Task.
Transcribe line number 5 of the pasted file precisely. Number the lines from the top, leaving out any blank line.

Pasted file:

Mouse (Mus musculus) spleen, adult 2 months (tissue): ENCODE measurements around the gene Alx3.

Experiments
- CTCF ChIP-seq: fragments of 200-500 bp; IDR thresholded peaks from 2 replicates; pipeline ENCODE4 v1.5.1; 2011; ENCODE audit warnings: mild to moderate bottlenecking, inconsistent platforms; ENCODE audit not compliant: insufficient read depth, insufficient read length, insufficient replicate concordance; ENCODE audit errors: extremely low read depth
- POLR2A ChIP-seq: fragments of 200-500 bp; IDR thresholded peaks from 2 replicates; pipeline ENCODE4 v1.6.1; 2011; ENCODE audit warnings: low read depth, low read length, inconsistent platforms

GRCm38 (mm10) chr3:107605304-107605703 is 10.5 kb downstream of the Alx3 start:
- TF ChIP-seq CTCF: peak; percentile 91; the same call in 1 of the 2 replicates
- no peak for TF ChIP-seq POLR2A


GRCm38 (mm10) chr3:107605304-107605703 is 10.5 kb downstream of the Alx3 start: